News and Comment

Changing Times with Sir Stuart Etherington, Chief Executive of NCVO

Friday 23 August 2013

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In this week’s Changing Times interview we hear from Sir Stuart Etherington, Chief Executive of National Council for Voluntary Organisations (NCVO), the largest umbrella body for the voluntary and community sector in England.

If you compare today’s society and the society into which you were born: what’s most strikingly different, and what’s most surprisingly similar?

The principle difference is the significant change in communications technology. Once upon a time, if you wanted to call someone, you had to go and find a phonebox. A bit later on we got mobile phones the size of bricks. And now we have smartphones that do everything. That’s such a massive change – that and 24/7 media have increased the pace of everything. Everything moves faster and so you have to think faster. In general I think this is a change for the better. But it means we have less time to reflect, and sometimes that means we can make errors of judgement.

There are some areas where we’ve gone backwards. I came from a relatively modest background, I went to university because the state paid for my education. Education is a great leveller and it strikes me we’re heading backwards, particularly in higher education, as fees increase.

Some things haven’t changed much – there are parts of Britain that have changed very little in some ways – I can go back to the village where I was brought up, Mickleham in Surrey, and see the same people in the pub.

Given difficult choices have to be made, what one public service or source of support do you think we should prioritise most highly, and why?

Education – from schools to higher education. Because if we don’t intervene at this point we don’t create equality of opportunity. It is the biggest social intervention we can make in terms of people’s life chances.

If you could choose one person to be the Prime Minister’s adviser, who would that person be, and why?

Michael Sandel. He’s an exemplar of melding of public policy and moral philosophy, which is crucial in my view. He also has a particularly engaging method – something that’s helpful given policy debates can tend to get rather dry.

Public services rely on voluntary support more than ever: is this to be welcomed?

Yes. Voluntary support for public services has always been there. There have always been volunteer programmes in hospitals and elsewhere. I think we will ultimately have to change the balance – there will have to be more active citizen engagement in the provision of services, simply because the expectation that we be able to provide Scandinavian public services on an American tax basis is a circle that can’t be squared. We have to involve citizens more in caring for each other. We need to invest in the voluntary sector and volunteering. These things don’t happen by chance. If you look at the Gamesmakers, there was an extensive infrastructure to support them. We need to focus on creating the mechanisms to help people be active in their communities.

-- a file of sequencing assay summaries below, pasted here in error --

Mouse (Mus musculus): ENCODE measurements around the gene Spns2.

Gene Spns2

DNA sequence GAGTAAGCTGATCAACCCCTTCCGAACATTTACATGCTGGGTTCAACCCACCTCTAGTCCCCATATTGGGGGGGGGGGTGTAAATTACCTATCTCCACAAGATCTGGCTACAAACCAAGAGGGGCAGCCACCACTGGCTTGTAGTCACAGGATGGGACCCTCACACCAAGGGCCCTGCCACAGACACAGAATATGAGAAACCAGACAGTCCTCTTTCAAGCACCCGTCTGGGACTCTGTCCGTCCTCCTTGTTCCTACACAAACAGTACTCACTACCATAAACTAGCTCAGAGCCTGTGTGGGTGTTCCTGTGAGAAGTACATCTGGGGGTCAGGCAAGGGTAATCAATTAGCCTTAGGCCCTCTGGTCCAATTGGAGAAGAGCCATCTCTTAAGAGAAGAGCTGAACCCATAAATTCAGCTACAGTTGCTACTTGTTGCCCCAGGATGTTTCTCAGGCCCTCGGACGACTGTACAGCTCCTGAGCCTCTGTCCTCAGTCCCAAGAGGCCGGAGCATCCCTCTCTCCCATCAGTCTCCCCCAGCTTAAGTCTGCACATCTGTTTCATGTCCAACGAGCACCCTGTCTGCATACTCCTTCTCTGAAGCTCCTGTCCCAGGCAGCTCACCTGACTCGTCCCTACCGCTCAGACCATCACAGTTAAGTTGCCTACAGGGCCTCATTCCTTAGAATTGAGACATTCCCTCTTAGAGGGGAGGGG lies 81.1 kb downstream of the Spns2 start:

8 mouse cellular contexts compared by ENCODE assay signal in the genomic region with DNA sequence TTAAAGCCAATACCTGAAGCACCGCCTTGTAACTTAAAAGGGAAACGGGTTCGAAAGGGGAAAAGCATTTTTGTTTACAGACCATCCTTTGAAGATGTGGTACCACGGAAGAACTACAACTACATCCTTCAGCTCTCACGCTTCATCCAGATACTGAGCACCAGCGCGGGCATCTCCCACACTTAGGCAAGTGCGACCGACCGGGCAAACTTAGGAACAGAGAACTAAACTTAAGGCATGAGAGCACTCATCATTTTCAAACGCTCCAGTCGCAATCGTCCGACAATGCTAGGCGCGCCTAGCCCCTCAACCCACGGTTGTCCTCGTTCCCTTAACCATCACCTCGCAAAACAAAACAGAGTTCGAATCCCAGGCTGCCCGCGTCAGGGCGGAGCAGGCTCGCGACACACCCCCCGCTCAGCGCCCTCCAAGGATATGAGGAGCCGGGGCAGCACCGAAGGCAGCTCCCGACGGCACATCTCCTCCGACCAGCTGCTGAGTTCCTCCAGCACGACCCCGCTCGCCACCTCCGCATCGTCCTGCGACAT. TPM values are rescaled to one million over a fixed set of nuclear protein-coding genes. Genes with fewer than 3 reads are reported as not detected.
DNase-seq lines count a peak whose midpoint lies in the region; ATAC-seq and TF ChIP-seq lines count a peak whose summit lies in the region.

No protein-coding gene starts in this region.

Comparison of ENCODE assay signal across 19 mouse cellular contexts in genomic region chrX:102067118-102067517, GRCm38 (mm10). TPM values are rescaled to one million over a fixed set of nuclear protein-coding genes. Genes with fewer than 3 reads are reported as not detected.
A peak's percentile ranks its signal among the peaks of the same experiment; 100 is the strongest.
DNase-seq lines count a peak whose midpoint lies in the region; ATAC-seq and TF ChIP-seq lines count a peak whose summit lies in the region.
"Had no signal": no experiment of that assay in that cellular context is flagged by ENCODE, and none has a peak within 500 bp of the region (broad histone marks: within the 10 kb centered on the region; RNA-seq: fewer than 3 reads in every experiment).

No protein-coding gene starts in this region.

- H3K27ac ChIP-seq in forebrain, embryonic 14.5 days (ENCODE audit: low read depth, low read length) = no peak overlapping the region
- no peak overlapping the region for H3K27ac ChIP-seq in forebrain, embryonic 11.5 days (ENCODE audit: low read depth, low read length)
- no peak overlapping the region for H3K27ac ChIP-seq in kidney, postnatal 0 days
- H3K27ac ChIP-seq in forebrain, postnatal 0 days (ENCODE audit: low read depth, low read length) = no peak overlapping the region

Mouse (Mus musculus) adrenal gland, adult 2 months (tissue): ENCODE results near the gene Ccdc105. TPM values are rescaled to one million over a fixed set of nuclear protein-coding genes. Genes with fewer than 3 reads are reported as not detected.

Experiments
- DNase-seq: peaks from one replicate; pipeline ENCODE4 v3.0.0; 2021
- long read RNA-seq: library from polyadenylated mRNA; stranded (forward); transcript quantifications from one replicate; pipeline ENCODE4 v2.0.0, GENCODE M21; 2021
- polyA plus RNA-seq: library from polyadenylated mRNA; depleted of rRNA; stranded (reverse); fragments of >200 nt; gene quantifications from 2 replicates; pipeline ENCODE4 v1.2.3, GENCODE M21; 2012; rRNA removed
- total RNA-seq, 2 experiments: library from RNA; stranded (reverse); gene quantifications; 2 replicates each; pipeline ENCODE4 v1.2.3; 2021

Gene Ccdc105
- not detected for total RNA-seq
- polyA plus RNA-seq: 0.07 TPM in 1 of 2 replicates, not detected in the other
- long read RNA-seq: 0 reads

In the best case scenario, what will public services be like by 2023? What about the worst case scenario?

The best case scenario would be significant improvement in commissioning and procurement which focuses on early intervention to prevent upstream problems. The worst case scenario, we just continue to do the same thing in the same way, picking up the pieces when things have gone wrong, but doing less and less of it as levels of resources and demand go in opposite directions.

Previous Changing Times contributors

Matthew Taylor, Chief Executive of the RSA.

Professor Kate Pickett, epidemiologist and author

Carolyn Downs, Chief Executive of the LGA

Professor Chris Drinkwater, President of the NHS Alliance

Lord Victor Adebowale, Chief Executive of the social enterprise Turning Point

Professor Richard Wilkinson, researcher into social inequalities and author

Professor Ted Cantle CBE, expert on interculturalism and community cohesion

Jonty Olliff-Cooper, expert on independent sector involvement in public services

Dame Clare Tickell, Chief Executive of Action for Children